Department for Levelling Up, Housing and Communities
Bringing prosperity to deprived communities through the UK Freeports programme
Freeports are the UK government’s flagship vehicle for driving its ‘levelling up’ agenda to harness the economic potential of deprived areas across the UK. They are designed to create jobs for local people, increase trade and investment, turbocharge innovation, and stimulate localised net zero transitions.
To make Freeports a reality, the Department for Levelling Up, Housing and Communities (DLUHC) recognised that it would need to take an innovative approach to strategic programme delivery. The approach would mean putting in place the support structures to guide Freeport design, whilst working across government to define how Freeports would need to operate. They needed expertise across a range of technical areas to design policy, accelerate delivery, and develop solutions.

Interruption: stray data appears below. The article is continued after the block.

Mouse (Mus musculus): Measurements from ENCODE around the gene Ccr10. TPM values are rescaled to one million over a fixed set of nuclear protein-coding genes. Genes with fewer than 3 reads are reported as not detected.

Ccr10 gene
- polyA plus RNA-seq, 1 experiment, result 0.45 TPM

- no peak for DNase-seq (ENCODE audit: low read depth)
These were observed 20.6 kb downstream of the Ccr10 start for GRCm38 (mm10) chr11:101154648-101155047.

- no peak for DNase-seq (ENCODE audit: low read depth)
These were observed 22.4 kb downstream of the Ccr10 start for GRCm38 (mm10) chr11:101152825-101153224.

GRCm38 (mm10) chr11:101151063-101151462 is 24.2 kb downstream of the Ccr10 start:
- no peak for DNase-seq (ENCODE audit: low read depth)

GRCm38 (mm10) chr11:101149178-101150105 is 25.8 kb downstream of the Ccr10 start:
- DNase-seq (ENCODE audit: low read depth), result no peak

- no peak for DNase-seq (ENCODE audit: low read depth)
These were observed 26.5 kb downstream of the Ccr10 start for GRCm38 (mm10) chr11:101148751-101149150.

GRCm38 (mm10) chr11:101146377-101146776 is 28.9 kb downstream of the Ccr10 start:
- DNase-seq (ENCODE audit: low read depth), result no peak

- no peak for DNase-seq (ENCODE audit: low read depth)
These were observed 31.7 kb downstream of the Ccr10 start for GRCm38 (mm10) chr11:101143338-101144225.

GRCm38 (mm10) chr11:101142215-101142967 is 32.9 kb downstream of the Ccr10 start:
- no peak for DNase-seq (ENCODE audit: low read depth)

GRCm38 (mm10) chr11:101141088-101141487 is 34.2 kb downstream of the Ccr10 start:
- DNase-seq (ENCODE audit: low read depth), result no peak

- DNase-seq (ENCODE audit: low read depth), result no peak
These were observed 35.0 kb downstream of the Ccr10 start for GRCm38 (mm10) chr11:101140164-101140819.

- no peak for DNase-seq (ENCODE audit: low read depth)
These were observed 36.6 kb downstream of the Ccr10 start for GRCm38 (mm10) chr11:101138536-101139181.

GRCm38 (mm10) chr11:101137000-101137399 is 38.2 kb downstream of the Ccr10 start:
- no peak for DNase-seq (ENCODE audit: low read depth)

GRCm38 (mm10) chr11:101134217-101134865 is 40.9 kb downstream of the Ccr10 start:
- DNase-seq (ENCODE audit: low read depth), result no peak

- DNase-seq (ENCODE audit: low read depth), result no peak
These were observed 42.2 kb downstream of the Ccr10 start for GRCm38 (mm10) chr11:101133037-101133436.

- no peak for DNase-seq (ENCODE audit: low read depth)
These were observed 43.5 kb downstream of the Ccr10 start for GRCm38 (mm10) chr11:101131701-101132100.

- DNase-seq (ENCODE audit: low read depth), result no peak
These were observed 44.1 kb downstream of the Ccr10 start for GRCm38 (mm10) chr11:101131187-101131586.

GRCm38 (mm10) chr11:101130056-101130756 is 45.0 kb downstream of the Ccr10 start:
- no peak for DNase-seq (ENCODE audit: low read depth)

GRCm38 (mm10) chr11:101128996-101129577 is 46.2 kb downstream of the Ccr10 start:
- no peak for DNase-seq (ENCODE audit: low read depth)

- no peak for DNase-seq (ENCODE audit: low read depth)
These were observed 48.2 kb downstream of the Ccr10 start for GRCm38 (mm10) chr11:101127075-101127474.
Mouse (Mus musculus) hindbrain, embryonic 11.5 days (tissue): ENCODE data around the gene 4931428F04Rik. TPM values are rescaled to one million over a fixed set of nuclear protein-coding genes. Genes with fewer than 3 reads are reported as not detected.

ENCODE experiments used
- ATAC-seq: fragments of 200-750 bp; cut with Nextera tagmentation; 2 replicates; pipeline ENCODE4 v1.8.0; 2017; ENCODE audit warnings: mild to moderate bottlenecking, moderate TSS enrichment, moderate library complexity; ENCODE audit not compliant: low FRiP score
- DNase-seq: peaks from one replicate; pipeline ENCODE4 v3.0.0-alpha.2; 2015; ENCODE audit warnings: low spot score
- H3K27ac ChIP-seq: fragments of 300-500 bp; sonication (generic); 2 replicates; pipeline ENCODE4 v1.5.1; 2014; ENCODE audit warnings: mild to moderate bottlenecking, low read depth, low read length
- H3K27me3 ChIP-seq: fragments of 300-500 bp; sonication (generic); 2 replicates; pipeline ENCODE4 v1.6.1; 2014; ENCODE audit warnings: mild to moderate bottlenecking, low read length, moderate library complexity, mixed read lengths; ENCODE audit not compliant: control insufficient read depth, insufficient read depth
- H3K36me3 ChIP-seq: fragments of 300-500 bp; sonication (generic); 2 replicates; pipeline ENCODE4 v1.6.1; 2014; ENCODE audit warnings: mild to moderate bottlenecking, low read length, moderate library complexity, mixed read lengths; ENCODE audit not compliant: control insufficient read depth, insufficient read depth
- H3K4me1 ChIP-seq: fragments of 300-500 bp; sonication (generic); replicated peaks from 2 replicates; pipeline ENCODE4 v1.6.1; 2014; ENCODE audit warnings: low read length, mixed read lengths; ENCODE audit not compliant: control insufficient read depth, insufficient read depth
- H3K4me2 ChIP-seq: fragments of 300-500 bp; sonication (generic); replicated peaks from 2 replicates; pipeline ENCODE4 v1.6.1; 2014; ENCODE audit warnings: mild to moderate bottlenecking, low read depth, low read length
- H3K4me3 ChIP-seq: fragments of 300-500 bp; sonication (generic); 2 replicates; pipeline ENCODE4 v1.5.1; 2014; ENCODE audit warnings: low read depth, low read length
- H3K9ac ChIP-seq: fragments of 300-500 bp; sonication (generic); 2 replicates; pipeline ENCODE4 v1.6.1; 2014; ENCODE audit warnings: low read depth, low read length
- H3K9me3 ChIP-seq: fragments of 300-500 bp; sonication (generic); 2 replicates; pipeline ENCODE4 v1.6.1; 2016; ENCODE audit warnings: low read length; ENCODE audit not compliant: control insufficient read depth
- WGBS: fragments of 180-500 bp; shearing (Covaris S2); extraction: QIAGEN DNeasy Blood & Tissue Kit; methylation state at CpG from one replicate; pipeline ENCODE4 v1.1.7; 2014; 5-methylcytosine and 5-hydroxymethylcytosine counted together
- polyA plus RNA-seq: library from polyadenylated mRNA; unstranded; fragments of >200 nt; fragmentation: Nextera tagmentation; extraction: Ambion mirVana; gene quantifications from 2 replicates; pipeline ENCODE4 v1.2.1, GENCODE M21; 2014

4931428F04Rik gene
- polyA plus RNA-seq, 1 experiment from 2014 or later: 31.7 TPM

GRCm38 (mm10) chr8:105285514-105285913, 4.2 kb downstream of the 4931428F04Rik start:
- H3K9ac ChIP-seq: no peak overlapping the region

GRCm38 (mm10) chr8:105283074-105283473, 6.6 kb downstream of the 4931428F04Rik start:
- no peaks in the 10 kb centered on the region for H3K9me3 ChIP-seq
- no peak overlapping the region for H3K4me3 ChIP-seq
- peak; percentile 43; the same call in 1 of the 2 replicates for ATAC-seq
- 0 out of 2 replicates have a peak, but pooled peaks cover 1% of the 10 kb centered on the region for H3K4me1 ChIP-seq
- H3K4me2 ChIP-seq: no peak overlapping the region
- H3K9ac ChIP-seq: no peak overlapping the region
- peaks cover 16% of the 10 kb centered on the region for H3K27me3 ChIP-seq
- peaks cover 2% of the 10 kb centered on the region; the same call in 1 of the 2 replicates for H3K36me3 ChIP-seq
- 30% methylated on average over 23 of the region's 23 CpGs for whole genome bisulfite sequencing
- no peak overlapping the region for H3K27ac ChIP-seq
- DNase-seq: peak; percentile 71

Our consortium – including consulting firm, WSP and special economic zones consultancy, Locus Economica – worked with the DLUHC and other government departments to get UK Freeports off the ground in a matter of months. The DLUHC drew on our expertise in investment and trade promotion, innovation, net zero, infrastructure delivery, and free zone design to support the delivery of the programme.
In a short time, our experts have enabled DLUHC to accelerate Freeport design and planning, with our support continuing to help make Freeports operational. The UK’s first Freeports in Plymouth, Solent, and Teesside are now fully up and running after receiving final government approval. They will act as an engine of job growth and wealth creation that will help to build a positive human future.
- Accelerating delivery – Worked with all eight English Freeports to deliver multi-million pound business cases within 10 months
- Delivering early results – Enabled three Freeports to achieve tax status designation within three months, supporting their promotion efforts